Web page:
Eric Kelly started his career at MU Health Care 15 years ago, working the overnight shift in the distribution center. He restocked supply closets throughout University Hospital.
When Kelly needed extra money after the birth of his first child, he picked up a part-time shift as a care team associate. He cared for the basic needs of his patients, taking their vital signs and assisting them with eating and bathing.
“It was fulfilling, but I thought I could do more for the patients,” Kelly said.
Kelly, 36, wanted to become a registered nurse. But with a family that had grown to three children, he wasn’t sure how he could afford to give up his job and benefits to attend nursing school and earn his RN degree.
Then he heard about a program offered by MU Health Care’s Career Institute. Employees selected for the program attend nursing school while working 16 hours a week. MU Health Care pays their tuition and fees, continues to provide their full-time salary and benefits, and guarantees them a nursing job after graduation. In return, the employees agree to spend at least two years working at MU Health Care as a nurse in a high-need area.
“Within the organization, almost everyone knows Eric Kelly,” said Kym Huhman, the manager of health care recruitment. “When you say his name, they smile, because Eric embodies what we call the ‘Culture of Yes.’ He gives a warm welcome. He anticipates needs. He is a hard worker. He is dedicated. He’s just a great all-around person, which translates to a great employee.”
In October 2018, Kelly began the 14-month Associate of Science in Nursing program at Columbia College.
“I’m still at an age where I can push myself,” he said. “I felt like it was a great opportunity.”
Growing your own
MU Health Care started growing its own workforce in 2015 with a focus on certified medical assistants — employees who work in clinics checking in patients, taking vital signs, giving medications and completing other tasks. The program grew out of a shortage of certified medical assistants. There were not enough candidates for the number of openings.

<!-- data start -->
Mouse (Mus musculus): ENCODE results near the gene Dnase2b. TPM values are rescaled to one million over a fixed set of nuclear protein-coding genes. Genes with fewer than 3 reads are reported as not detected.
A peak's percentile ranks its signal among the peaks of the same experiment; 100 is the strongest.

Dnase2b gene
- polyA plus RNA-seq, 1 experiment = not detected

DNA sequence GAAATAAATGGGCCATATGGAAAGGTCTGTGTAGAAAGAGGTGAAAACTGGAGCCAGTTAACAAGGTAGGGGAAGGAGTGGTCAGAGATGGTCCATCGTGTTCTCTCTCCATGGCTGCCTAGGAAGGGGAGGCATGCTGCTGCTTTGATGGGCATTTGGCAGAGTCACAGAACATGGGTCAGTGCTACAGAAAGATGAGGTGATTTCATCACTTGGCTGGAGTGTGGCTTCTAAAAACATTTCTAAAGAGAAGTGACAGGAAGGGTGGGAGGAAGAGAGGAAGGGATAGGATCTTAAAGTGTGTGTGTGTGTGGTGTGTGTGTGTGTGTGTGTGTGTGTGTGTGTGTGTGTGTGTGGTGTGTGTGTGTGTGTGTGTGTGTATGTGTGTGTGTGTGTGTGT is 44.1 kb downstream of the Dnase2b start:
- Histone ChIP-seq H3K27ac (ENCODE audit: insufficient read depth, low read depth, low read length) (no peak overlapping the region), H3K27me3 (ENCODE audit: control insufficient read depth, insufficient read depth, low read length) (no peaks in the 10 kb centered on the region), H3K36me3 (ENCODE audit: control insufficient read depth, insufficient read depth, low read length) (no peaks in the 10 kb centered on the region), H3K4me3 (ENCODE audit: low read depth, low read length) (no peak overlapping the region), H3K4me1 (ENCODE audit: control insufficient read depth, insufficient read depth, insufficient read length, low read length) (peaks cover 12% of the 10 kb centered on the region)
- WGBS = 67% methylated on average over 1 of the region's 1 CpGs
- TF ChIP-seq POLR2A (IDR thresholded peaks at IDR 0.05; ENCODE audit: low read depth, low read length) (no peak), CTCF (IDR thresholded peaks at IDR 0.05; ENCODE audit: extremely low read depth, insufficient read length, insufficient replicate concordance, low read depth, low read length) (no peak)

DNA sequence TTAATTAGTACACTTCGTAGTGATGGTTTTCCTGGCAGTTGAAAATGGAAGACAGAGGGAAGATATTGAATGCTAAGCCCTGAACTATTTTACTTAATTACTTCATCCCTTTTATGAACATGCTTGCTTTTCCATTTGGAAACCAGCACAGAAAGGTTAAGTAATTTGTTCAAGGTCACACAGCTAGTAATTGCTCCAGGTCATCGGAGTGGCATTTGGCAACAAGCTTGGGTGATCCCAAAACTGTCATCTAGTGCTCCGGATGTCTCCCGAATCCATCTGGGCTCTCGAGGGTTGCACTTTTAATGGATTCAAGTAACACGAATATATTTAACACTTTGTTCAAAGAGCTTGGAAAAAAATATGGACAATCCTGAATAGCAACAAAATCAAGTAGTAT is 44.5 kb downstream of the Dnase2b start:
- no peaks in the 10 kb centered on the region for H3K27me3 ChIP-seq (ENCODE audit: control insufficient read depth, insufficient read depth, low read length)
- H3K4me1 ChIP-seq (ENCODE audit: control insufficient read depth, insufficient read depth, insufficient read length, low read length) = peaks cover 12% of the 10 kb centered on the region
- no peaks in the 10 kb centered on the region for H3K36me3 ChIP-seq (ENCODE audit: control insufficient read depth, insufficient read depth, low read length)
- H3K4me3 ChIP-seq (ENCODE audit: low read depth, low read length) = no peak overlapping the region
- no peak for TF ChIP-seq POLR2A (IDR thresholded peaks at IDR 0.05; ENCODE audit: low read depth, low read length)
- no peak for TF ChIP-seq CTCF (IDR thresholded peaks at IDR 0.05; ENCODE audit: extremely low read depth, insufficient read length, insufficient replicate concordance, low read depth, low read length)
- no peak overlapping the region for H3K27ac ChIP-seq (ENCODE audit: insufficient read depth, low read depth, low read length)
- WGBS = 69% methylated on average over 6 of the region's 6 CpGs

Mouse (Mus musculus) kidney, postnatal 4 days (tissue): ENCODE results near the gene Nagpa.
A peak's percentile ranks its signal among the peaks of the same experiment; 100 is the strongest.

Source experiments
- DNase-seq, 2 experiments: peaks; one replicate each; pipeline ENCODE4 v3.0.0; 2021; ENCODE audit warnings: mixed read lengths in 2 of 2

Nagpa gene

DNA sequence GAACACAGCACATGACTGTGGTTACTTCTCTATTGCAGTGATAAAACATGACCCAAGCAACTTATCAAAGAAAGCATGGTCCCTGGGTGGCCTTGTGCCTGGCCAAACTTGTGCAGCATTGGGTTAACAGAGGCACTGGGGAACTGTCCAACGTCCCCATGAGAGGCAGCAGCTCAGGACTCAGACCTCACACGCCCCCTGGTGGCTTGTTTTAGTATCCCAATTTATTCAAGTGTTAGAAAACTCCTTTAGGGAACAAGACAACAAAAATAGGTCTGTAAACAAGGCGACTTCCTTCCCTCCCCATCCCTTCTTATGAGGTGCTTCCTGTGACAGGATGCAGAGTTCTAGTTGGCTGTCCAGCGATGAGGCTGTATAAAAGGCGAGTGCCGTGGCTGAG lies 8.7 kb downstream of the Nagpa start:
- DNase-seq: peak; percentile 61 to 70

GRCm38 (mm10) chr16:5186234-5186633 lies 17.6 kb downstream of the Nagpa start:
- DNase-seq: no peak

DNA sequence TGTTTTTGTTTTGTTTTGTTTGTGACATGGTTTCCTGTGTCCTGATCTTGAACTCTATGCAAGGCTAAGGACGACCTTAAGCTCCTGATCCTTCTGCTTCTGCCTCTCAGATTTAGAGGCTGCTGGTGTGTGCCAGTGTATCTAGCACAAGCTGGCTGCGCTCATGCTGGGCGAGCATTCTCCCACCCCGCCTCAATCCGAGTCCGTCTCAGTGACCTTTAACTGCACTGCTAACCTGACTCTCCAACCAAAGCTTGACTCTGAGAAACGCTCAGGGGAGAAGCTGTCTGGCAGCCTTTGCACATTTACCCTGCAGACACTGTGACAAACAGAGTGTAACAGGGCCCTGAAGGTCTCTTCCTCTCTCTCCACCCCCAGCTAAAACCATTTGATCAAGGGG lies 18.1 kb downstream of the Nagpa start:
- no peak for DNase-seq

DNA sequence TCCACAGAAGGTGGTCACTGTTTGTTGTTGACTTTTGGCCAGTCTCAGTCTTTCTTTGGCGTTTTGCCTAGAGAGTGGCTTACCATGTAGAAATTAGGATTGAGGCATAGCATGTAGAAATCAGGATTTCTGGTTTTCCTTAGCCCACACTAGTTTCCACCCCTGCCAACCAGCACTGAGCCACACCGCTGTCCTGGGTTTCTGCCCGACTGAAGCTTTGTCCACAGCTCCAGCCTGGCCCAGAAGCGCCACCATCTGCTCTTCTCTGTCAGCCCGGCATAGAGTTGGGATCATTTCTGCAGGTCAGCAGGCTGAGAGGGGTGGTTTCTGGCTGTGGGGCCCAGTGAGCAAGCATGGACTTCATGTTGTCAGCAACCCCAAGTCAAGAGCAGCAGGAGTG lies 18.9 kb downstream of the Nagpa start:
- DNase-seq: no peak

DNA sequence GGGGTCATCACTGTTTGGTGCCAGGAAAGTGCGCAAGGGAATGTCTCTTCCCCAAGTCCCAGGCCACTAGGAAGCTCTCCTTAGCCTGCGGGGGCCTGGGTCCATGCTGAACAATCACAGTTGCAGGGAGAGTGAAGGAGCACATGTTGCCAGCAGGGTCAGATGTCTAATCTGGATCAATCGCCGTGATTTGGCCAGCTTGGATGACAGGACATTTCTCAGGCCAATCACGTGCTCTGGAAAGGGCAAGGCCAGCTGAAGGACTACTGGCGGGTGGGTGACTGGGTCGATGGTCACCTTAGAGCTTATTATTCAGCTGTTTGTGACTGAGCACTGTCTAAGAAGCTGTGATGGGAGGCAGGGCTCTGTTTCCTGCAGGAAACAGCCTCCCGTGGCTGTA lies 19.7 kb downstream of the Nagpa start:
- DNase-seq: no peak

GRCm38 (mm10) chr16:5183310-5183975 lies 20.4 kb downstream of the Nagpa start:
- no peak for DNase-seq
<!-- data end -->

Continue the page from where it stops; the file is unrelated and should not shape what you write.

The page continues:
“I thought we should just train our own people to do these jobs,” said Peter Callan, senior director of talent at MU Health Care. “We made a proposal to leadership that we will take our best people, select them internally, send them to school and supplement that with hands-on training.”
Based upon the success with certified medical assistants, the program has now expanded to include other jobs, including registered nurses. Although MU Health Care’s 9% nursing vacancy rate is lower than the state average, recruiting enough nurses to fill high-need positions is a major challenge.
“If there’s a housekeeper who wants to be a nurse, or somebody in food services who wants to be a nurse, or if there’s somebody working in distribution who wants to be a nurse, this program is for all of them,” said Bridgett Robbins, RN, the director of nursing at MU Health Care.
MU Health Care found a like-minded community partner in Columbia College in addition to its partnerships with MU’s Sinclair School of Nursing and Moberly Area Community College.
“I think this is an innovative way to address the nursing shortage and gives us an opportunity to change lives,” said Tina Dalrymple, PhD, the director and chair of nursing and health sciences at Columbia College. “Particularly taking someone who was in an entry level position and giving them the opportunity to improve their life, it’s what our mission says at Columbia College.”
‘The greatest outcome’
As Kelly took his classes at Columbia College, he didn’t tell many friends what he was doing. He wasn’t sure how tough nursing school would be and didn’t want to brag before he finished. Kelly’s experience in patient care served him well, and he handled the classwork just fine.
He graduated in December 2019 and officially became an RN. He began his job on the Family Medicine wing of University Hospital in February. The people who helped him through the journey have no doubt about his potential.
“Eric is a connector. He connects with people,” Robbins said. “That’s going to make him a fabulous nurse. He’s patient and listens to people. You can tell when you’re talking to him that he’s listening to you. And he follows through. I wish I could clone him.”
Kelly has worked his way up from an entry-level position to a bigger role with better pay and more responsibility. He’s proud of the journey but even more excited about what the journey has put him in position to do.
“The money will be nice, but it’s not about that,” Kelly said. “Being able to help others would be the greatest outcome.”